09 Dec Remembering My Why #KidsDeserveIt
If you were to ask someone what the job of an educator is in today’s world, I’m sure they would say something to the affect of “Their job is to teach our kids what they need to know so they can pass that test, or go to college, or get a job”.
But for anyone who’s been in education very long, you know our jobs are so much more than that. In addition to the job we have of educating a child with the standards required for that grade level, many times we also: become surrogate parents, buy clothes/food for our students, teach them how to become good citizens, organize after school events, before school events, attend extracurricular activities….oh and somewhere in there we try to still have a life too.
Thursday evening I was reminded of just what we really do as educators.
Thursday evening was our annual Family Holiday Night at my Elementary School. This a fundraiser put on by our Parent/Teacher Organization. Kids and families can come for a night of games, pictures with Santa, and then a Holiday Movie with pizza and popcorn. It’s always a great event!
The night went off without a hitch! We had a great crowd!
After making sure all the families had left, I went up to the front to grab my things and lock my office. After grabbing my stuff, I made sure the front doors of the school were locked (as I always park in the back and sometimes forget to check!).
When I was making my way back through the office to head to the back doors, I saw one of our 5th graders asleep on our office couch. I knew right away who it was. This little boy was one we see quite often in the office. He’s a young man that we have invested in for several years now. As soon as I saw him there I knew what had happened.
You see, at 3pm earlier that day he had stopped by my office to ask if he could come to the Family Night even if he didn’t come with family and if he didn’t have a ride home. I knew his family wouldn’t be there. So I reminded him that we have to come with an adult or we can’t stay if we don’t have a ride. He said ok, and walked away.
When I saw him asleep on the couch I knew what he had done. He wanted to so badly to be at school, instead of somewhere else, that he stayed after, attended the family night and then fell asleep in the office on the couch. And the worst part? He didn’t stay to see students who were his friends, he stayed to see his friends, the teachers.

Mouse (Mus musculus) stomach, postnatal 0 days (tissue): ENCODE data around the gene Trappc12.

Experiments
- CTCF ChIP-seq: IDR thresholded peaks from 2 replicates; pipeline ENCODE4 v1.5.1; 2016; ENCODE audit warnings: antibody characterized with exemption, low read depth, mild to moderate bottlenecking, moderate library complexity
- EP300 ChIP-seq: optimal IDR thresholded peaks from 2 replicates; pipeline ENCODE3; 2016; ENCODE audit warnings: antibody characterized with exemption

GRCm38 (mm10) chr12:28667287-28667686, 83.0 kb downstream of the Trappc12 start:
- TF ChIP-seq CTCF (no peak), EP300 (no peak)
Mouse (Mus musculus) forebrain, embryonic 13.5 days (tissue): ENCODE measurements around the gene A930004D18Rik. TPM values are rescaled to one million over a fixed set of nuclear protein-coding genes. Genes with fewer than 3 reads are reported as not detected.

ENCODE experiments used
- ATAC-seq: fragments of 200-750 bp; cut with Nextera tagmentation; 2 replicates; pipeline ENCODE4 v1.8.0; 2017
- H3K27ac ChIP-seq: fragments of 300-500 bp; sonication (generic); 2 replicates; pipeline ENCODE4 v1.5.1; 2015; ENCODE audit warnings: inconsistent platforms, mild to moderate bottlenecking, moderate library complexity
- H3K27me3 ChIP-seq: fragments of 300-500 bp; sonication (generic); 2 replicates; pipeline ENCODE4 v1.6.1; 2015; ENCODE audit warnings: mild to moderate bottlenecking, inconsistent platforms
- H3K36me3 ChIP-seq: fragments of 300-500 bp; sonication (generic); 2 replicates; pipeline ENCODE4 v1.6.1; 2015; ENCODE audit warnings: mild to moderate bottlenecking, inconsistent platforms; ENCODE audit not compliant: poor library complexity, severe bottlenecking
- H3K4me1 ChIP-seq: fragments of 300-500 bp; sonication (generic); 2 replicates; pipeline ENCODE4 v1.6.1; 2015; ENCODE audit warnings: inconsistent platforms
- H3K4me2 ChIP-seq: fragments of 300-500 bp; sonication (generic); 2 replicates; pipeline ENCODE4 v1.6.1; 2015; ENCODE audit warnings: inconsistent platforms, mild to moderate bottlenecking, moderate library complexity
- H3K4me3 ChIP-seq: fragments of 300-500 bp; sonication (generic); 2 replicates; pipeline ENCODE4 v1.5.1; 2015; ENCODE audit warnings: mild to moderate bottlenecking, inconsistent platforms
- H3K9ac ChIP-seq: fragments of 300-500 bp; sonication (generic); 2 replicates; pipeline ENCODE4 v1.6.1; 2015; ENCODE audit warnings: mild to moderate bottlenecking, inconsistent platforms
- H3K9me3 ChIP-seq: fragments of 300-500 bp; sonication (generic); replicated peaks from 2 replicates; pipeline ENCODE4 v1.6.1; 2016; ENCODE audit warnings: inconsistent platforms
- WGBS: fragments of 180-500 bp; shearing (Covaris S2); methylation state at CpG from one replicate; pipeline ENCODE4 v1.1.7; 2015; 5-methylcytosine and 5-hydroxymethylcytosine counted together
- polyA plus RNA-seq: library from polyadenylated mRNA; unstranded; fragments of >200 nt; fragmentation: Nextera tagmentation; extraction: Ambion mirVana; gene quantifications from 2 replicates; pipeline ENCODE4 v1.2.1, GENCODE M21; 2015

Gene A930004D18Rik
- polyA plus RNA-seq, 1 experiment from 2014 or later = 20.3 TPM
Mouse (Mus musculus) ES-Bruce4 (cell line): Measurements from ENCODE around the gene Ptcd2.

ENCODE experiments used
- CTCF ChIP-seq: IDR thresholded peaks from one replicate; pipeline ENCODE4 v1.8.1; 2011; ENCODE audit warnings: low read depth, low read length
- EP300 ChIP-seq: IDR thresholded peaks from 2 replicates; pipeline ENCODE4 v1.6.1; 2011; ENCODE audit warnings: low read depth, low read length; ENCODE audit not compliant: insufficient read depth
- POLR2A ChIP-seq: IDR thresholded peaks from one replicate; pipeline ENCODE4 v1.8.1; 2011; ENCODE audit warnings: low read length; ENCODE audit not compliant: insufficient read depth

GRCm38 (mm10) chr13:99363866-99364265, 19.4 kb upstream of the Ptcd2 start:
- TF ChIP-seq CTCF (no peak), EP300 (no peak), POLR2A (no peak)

I gently woke him up and told him it was time to go. Knowing I couldn’t just leave him there, I grabbed his backpack and told him he was gonna get a ride home from me. I checked him with again to make sure no one was coming, just to be sure. And of course the answer was, no.
This young man doesn’t say a lot at school. One of the things he struggles with is using his words when he gets frustrated or overwhelmed. So as we walked to the car, we walked in silence.
I already knew where he lived because I’ve made several home visits over the last few years.
Once we got to his apartment, he sat in my car. I let him know we were home, and that I would see him tomorrow morning bright and early. He turned, looked right at me, and said “Thank you for taking me home Mr. Nesloney”.
I almost lost it right there. This young man doesn’t always choose to have that kind of attitude or use those kind of words. But as he got out of my car, and walked towards his door I was reminded of one simple fact…..
As educators our job is so much more than to prepare a child to pass a course, a grade-level, or a test. As educators we get the opportunity every day to touch and change lives. We get to invest in hearts as well as minds. We get to hold kids as they cry, sneak off to Wal-Mart to buy a new pair of shoes for a little girl with holes in hers, slip an extra $10 in the little boy’s lunch account so he doesn’t eat a cheese sandwich that day, go to their football game because they off-handedly told you no one else would be there, and more.
As I drove home, after dropping him off, I was filled with a mix of emotions. I was heartbroken for so many of our kids who come to school just to be loved. But at the same time I was hopeful, because I know my team is filled with people who would have done exactly what I had done (and have before) without a second thought.
When people ask why I’m in education, when they ask why I work with kids from poverty when I could be in an “easier” area, when people ask why I stay in the district I’m in, I will look back at this moment and remember my why. That one little boy that I was able to drive home and show an act of kindness to. That is why I’m in education, because our kids need us.